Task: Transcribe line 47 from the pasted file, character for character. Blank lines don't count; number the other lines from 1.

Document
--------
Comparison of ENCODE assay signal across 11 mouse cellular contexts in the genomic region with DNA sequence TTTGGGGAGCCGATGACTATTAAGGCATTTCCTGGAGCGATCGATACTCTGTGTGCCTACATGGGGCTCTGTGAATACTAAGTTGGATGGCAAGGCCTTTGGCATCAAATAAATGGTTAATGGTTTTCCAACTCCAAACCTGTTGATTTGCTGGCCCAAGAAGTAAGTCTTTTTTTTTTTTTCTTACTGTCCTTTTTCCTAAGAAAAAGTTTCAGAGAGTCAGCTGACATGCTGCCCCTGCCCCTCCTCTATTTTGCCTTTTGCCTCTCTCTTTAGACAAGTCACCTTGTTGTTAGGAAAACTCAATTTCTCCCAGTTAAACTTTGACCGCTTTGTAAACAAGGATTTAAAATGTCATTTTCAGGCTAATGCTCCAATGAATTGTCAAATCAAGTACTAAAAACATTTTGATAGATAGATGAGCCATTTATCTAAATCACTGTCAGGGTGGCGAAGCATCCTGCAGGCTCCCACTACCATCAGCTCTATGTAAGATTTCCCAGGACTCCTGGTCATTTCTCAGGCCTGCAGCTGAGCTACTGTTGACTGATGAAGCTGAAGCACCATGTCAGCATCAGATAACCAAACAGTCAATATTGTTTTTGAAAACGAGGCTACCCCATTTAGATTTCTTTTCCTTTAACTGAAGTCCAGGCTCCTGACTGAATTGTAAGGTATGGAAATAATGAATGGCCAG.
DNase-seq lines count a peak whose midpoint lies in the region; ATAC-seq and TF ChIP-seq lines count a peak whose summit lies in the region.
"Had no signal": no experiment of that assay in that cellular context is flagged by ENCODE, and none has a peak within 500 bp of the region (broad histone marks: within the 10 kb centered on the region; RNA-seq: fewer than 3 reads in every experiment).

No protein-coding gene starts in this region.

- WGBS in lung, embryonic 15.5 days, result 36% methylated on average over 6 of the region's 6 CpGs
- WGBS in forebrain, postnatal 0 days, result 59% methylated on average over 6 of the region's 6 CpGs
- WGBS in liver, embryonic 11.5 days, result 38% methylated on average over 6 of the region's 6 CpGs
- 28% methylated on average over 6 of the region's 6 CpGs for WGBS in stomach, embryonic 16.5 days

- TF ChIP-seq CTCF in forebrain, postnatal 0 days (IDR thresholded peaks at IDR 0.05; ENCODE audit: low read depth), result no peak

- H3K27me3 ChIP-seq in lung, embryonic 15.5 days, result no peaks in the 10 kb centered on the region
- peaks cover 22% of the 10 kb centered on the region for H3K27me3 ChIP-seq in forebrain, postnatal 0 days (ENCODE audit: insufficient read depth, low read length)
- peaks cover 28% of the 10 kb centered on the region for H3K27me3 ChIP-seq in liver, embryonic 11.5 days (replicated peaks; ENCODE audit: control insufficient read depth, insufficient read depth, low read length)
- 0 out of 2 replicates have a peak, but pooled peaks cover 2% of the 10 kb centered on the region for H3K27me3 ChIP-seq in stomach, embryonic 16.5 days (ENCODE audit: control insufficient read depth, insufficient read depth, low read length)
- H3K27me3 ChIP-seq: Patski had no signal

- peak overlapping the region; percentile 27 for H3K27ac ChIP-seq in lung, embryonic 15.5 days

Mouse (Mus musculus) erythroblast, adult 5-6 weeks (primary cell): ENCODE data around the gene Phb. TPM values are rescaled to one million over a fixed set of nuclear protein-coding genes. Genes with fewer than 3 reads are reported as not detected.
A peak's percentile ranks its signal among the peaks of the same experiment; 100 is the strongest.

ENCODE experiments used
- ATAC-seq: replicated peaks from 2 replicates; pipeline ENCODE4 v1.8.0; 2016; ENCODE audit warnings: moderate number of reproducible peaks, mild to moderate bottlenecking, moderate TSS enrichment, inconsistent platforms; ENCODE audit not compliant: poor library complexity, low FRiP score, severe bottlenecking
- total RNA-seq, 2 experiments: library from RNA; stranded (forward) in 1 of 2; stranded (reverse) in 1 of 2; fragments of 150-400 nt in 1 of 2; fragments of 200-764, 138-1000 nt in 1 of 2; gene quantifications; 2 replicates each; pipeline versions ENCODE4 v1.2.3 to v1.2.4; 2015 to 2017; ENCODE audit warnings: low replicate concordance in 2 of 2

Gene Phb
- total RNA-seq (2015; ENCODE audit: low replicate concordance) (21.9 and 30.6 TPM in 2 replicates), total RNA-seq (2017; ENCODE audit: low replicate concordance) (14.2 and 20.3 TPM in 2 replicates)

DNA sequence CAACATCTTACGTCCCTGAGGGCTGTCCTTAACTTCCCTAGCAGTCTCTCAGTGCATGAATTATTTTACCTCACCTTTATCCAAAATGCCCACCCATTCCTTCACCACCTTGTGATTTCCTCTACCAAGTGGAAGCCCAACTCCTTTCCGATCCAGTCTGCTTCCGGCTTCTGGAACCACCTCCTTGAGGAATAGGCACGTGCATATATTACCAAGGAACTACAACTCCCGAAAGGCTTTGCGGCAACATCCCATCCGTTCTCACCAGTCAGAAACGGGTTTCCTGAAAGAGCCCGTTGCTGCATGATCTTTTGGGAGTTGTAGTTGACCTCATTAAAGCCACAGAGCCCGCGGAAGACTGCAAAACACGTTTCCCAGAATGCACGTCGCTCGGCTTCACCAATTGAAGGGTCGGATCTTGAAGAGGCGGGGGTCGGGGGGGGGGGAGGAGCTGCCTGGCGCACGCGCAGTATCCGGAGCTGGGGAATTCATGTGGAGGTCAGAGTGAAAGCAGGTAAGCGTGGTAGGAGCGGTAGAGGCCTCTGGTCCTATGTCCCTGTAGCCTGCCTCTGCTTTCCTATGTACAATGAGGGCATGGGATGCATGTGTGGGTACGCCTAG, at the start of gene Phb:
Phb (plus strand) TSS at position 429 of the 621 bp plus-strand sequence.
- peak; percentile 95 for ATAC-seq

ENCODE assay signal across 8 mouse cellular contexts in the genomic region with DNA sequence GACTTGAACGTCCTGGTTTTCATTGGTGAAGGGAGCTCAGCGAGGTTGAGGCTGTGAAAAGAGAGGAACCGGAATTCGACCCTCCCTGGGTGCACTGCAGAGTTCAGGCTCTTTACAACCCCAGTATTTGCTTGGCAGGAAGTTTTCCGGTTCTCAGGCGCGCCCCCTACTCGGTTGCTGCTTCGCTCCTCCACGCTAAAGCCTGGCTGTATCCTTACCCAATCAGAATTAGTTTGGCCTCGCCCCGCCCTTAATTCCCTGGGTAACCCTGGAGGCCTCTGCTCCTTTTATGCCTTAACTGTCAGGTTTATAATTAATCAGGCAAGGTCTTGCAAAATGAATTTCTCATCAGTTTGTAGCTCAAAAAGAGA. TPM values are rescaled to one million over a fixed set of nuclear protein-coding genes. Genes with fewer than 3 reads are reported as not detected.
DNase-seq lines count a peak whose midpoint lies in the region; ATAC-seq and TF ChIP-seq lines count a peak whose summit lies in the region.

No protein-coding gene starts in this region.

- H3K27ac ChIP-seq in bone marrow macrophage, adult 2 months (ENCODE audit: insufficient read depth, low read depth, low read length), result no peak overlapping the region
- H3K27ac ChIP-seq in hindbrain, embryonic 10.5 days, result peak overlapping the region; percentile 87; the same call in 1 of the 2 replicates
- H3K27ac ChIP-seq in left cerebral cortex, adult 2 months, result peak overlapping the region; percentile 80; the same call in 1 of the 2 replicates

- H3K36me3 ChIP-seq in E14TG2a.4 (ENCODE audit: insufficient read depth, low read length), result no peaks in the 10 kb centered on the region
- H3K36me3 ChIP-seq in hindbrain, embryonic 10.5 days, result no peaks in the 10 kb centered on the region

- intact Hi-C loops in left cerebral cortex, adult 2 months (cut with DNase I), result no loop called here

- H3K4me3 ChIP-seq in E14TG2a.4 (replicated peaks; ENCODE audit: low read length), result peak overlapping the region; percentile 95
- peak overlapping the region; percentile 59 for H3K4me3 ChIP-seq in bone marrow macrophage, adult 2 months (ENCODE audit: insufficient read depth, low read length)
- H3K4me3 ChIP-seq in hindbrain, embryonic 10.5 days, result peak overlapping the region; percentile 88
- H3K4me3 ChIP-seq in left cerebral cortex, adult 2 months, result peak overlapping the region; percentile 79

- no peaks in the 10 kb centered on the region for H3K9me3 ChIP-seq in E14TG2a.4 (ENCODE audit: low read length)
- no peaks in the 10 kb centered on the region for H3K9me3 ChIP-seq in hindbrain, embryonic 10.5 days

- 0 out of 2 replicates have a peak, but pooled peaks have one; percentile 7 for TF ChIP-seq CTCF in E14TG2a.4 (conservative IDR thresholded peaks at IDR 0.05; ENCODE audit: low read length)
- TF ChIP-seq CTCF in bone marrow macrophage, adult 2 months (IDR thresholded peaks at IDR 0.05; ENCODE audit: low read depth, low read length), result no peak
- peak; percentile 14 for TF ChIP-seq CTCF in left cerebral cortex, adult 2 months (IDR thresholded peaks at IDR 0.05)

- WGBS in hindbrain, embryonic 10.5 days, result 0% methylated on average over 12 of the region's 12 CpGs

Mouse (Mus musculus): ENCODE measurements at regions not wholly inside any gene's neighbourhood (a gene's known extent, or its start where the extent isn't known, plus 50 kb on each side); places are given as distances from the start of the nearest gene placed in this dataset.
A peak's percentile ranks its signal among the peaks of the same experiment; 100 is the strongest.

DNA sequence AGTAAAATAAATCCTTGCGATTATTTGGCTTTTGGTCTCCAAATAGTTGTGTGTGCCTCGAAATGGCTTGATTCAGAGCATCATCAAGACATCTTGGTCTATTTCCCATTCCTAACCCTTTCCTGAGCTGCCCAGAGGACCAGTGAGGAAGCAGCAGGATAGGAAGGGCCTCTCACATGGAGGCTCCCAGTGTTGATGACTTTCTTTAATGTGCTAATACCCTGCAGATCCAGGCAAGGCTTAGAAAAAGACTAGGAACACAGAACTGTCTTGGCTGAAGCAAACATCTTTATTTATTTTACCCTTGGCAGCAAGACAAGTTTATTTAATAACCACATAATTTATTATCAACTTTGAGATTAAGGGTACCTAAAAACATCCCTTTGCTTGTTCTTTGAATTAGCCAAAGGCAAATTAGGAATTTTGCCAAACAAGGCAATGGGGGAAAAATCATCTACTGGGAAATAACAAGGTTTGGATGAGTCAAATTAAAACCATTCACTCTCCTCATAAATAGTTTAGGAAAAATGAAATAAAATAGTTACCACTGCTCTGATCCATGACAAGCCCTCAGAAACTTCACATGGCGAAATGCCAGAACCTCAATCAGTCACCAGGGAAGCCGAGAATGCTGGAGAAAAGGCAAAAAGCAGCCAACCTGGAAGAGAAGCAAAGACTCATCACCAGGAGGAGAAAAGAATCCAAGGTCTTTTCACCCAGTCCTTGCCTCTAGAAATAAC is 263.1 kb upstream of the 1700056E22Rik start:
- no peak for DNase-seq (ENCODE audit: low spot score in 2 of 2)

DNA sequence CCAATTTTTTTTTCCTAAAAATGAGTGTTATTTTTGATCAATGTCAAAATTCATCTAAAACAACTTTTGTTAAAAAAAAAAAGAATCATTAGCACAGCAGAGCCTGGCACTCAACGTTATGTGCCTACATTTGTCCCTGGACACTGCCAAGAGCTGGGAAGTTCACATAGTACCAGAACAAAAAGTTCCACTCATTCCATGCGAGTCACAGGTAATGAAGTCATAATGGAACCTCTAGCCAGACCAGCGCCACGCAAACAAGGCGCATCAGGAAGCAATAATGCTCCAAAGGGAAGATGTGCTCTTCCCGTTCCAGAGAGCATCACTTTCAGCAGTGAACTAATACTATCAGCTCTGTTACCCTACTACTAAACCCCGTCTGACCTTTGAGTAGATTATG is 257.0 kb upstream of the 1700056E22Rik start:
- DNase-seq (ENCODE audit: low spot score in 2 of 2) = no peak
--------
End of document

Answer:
DNA sequence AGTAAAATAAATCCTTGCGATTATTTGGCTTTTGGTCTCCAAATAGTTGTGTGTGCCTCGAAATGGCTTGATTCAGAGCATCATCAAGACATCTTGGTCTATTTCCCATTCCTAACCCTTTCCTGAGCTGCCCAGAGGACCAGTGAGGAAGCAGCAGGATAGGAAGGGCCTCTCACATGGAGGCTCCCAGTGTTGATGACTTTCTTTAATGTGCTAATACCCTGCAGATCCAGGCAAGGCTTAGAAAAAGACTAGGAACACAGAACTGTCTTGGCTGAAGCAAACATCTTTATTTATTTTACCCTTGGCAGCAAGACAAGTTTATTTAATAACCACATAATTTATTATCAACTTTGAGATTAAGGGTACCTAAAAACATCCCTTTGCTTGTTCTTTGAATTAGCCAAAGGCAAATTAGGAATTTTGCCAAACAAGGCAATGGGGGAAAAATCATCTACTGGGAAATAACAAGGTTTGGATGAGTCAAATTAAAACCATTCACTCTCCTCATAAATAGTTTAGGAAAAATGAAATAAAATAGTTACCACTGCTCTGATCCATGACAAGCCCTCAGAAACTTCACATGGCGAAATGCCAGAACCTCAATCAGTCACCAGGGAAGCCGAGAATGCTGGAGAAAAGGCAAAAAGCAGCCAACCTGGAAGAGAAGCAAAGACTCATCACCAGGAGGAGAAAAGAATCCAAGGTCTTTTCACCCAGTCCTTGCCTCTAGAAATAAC is 263.1 kb upstream of the 1700056E22Rik start: